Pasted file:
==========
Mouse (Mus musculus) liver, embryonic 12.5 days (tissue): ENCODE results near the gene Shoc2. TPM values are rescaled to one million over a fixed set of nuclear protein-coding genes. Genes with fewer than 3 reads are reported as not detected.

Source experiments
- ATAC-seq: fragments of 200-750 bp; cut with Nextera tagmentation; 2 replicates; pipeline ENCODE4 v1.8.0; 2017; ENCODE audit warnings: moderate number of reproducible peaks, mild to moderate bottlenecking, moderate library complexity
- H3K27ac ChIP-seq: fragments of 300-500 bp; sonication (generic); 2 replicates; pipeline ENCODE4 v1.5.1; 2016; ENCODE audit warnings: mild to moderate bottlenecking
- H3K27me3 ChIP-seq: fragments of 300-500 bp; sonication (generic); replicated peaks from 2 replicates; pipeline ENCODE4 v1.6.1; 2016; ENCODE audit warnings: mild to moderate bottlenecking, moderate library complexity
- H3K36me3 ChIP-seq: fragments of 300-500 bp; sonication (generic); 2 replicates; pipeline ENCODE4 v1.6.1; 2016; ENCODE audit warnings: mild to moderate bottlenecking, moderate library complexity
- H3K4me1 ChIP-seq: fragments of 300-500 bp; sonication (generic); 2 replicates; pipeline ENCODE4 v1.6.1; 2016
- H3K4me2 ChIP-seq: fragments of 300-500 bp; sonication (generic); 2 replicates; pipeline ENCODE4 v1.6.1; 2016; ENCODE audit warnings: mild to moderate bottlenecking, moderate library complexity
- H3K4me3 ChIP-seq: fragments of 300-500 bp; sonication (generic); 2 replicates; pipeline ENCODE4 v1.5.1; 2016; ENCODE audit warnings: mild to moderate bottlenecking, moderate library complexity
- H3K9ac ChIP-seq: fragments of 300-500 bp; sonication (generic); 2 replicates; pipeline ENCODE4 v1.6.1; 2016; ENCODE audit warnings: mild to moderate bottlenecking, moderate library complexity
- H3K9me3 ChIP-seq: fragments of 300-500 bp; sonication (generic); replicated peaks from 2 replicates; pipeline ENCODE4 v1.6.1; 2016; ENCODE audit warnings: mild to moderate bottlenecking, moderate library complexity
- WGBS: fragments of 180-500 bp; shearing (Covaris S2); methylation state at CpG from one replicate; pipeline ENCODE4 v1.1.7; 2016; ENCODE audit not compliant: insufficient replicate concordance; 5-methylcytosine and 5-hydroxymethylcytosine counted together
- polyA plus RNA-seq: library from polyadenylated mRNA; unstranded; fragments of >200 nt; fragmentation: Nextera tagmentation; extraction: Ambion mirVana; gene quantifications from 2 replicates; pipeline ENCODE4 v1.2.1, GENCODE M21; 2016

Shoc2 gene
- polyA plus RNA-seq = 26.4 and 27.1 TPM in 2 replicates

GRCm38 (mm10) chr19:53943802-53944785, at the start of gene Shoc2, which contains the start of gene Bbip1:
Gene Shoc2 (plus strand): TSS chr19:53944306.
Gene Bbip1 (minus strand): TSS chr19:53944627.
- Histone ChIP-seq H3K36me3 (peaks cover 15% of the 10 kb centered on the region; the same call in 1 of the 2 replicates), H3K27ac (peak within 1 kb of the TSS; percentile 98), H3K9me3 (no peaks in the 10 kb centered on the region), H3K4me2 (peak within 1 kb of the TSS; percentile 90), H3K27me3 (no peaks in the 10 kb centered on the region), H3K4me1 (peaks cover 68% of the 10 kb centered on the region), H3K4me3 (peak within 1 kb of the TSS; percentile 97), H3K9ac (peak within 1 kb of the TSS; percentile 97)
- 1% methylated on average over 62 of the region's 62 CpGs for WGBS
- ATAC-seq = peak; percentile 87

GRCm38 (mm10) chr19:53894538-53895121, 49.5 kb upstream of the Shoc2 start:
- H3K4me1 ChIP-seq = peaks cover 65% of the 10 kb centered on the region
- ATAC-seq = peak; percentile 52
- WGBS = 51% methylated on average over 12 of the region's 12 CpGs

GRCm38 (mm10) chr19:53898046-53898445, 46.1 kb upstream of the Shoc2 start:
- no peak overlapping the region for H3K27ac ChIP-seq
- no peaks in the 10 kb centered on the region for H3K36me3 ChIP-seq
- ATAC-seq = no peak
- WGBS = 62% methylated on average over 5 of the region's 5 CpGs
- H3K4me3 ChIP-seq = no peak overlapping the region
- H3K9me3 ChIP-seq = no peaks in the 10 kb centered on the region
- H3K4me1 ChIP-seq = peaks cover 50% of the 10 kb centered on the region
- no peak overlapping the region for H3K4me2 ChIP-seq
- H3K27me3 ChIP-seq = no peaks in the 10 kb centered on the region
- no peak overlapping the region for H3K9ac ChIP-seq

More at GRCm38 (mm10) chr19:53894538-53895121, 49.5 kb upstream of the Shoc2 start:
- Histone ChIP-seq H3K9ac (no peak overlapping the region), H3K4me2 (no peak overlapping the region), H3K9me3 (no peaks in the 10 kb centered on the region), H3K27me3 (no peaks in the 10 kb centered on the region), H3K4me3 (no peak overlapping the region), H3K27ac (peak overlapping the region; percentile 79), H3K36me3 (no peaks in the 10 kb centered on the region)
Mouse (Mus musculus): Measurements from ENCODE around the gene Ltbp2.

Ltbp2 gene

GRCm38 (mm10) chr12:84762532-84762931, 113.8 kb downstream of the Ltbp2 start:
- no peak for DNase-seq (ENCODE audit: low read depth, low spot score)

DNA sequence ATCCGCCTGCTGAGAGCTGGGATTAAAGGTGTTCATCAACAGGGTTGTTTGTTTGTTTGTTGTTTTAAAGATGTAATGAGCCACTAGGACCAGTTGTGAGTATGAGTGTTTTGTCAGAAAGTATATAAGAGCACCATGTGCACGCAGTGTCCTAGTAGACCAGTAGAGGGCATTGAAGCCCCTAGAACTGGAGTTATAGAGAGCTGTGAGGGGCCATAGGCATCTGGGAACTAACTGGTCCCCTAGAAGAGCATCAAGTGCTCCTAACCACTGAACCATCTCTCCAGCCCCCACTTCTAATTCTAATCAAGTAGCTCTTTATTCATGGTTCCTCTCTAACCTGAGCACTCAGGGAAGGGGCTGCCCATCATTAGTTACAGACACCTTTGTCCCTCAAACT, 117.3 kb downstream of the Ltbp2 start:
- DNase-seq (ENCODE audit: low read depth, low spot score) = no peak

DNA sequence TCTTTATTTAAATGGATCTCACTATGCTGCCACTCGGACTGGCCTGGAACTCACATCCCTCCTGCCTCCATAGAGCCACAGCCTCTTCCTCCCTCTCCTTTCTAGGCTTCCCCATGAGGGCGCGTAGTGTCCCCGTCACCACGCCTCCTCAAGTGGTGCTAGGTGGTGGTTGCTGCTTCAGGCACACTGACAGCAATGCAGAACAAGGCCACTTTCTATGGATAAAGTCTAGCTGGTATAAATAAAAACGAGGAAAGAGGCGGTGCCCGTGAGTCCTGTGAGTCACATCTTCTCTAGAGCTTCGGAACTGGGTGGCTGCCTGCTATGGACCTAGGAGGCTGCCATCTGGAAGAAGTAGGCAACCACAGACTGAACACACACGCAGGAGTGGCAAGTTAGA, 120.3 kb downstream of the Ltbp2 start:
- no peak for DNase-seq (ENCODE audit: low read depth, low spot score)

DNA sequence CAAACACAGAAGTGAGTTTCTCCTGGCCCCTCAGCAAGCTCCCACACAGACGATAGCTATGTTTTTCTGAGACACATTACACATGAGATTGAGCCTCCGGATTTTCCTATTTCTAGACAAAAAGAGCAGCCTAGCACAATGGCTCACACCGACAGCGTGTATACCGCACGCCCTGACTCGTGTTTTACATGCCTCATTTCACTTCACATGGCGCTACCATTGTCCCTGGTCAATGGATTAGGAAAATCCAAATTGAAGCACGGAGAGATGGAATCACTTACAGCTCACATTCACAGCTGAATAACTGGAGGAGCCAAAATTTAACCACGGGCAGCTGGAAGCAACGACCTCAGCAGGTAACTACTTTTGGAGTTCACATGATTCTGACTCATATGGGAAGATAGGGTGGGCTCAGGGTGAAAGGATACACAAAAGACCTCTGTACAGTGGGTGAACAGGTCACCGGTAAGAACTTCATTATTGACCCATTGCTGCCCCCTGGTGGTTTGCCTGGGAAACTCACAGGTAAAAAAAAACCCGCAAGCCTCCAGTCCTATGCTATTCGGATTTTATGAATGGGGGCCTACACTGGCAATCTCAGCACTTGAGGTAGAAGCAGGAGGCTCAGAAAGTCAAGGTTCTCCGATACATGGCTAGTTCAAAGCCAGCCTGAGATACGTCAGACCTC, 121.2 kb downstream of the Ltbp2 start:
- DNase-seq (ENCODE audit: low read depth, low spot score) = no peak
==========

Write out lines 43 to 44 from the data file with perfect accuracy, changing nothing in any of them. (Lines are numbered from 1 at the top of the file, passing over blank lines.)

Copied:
DNA sequence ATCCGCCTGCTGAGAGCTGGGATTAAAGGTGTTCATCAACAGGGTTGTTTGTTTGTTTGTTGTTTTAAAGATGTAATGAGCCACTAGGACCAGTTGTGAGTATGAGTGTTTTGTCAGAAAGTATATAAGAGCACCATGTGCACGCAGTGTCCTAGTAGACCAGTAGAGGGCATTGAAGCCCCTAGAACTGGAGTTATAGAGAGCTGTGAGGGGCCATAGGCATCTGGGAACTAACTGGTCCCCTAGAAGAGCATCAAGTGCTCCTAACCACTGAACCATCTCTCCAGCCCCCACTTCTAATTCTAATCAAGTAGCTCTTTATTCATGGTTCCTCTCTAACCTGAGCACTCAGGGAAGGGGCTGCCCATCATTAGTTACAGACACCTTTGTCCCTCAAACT, 117.3 kb downstream of the Ltbp2 start:
- DNase-seq (ENCODE audit: low read depth, low spot score) = no peak